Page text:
To love and to cherish…
As we stood before the minister vowing to love and cherish, we thought our love was perfect, as we shared common goals and seemed to be on the same wavelength. How could we have realized our thinking could be so different when we starting sharing one another’s space? We never envisioned being angry over insignificant things like taking out the garbage or the way we organized the garage.
Until death do us part…
Planning to grow old together, we were two young kids who had not lived long enough to have experienced life’s uncertainty, pain, or loss. Death was for really old people and seemed so far away.
This is my solemn vow…
Our life has been a good one, but not without obstacles and trials along the way. Married life starts out on a high note. With a little luck couples mature at the same time and enjoy a long life together.
Our vows were sacred and we meant them to last forever. Although marriage was harder than we ever dreamed, we did grow into one union, promising never to leave or forsake the other. Though our life has been tough at times we are grateful for mostly “for better” days.
Never considering ourselves poor, but certainly not rich, we prefer to use my mother’s definition as a measure. “No one is ever poor if they are surrounded by people who love them.” That perception has given us more riches than we could ever have dreamed possible. Our lives have been all about family, belonging to each other, and to a God that continues to offer strength, guidance, and faithfulness.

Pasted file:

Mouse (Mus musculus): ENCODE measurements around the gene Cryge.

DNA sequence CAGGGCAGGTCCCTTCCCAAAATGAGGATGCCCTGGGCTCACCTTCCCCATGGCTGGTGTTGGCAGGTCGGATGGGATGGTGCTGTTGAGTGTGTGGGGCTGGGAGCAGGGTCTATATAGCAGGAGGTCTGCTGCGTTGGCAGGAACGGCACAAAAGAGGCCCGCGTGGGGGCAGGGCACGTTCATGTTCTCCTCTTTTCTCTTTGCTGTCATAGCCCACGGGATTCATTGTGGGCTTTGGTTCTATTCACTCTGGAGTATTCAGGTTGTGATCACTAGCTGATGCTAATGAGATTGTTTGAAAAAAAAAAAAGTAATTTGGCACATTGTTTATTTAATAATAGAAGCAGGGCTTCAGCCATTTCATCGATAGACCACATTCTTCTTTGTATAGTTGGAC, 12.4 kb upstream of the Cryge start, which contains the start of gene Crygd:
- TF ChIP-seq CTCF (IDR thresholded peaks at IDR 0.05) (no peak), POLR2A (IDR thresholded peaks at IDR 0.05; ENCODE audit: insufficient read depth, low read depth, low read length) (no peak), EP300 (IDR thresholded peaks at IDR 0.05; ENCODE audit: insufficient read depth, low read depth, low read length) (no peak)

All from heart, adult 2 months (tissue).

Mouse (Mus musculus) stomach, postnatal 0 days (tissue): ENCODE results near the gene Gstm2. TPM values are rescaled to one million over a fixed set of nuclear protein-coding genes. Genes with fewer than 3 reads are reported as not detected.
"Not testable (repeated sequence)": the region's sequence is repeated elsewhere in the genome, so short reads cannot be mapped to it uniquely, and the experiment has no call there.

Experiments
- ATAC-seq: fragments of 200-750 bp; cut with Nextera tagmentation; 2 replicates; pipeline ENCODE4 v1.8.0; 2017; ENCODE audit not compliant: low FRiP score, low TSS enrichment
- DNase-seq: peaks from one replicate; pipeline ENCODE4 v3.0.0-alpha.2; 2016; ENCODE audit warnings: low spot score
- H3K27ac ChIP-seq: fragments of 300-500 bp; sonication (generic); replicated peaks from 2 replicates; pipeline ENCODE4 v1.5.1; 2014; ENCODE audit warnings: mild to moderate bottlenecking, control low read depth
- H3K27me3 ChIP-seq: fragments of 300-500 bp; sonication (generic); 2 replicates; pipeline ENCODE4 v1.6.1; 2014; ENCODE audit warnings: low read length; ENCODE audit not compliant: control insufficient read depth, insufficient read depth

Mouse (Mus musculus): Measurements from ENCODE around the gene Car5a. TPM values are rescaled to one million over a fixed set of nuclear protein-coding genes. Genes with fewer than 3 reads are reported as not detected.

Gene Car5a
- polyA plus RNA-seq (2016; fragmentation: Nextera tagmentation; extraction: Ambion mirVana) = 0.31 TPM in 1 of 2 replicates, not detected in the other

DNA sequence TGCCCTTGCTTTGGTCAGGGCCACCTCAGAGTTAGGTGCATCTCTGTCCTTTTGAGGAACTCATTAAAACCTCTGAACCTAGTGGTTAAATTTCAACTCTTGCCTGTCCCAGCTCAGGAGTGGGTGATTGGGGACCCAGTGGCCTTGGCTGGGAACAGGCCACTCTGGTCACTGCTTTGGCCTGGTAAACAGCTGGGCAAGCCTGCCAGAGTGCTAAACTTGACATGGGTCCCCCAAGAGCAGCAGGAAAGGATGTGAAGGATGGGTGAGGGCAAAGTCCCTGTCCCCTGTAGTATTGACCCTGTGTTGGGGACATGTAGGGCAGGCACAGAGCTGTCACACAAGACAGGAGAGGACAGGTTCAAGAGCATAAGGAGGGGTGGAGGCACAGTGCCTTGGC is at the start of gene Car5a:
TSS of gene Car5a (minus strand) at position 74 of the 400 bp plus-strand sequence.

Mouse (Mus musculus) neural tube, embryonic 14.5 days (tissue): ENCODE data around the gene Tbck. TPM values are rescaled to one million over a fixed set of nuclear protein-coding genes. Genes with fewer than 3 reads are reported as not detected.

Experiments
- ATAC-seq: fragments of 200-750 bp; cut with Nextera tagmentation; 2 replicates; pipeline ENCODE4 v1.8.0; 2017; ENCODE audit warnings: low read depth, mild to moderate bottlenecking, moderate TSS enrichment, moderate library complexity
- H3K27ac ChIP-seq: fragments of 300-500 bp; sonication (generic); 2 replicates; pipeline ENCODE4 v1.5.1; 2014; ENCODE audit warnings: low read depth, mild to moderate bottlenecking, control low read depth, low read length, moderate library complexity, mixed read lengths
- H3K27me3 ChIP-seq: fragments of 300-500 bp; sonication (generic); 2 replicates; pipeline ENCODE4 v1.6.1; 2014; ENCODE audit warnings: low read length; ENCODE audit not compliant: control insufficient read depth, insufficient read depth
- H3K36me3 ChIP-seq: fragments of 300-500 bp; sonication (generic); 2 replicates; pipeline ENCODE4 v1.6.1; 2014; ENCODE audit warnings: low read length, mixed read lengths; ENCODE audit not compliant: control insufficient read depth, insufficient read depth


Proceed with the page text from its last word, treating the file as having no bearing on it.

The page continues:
Has health turned to sickness? Today, the boundaries of our world together are defined by our health issues. Tom is still the same man I fell in love with so many years ago, but our illnesses have taken their toll on both of us. We struggle to do things we used to take for granted. We walk like those little Weebles; you know the little wooden people that wobble but never fall down, at least not lately.
Tom’s brown eyes still twinkle when he makes me laugh. Holding his hand still, makes me feel safe and warm inside. He still makes me feel loved. The oldest in our families now, we talk about our myriads of memories, a lot. Memories serving as the fabric that weaves our happy life together.
People occasionally ask for our secret. How did we stay married so long when many others gave up? Our answer is simple. We took vows; honored our commitments. It was the right thing to do. We loved each other enough to work at making it last. But, at this stage of comfortable love, I tease him that maybe I just have too many years of training invested in him to start over.
Just as we vowed, we are still holding on, still together, and just as we planned growing old together. I believe God knew we belonged together and that’s why He gave us the forever kind of love.
Ending on a Positive Note: Today is a special day, but in many ways, it’s just another day; an ordinary day. We are so grateful for each other and thank God for blessing us with fifty-three years of wonderful ordinary days.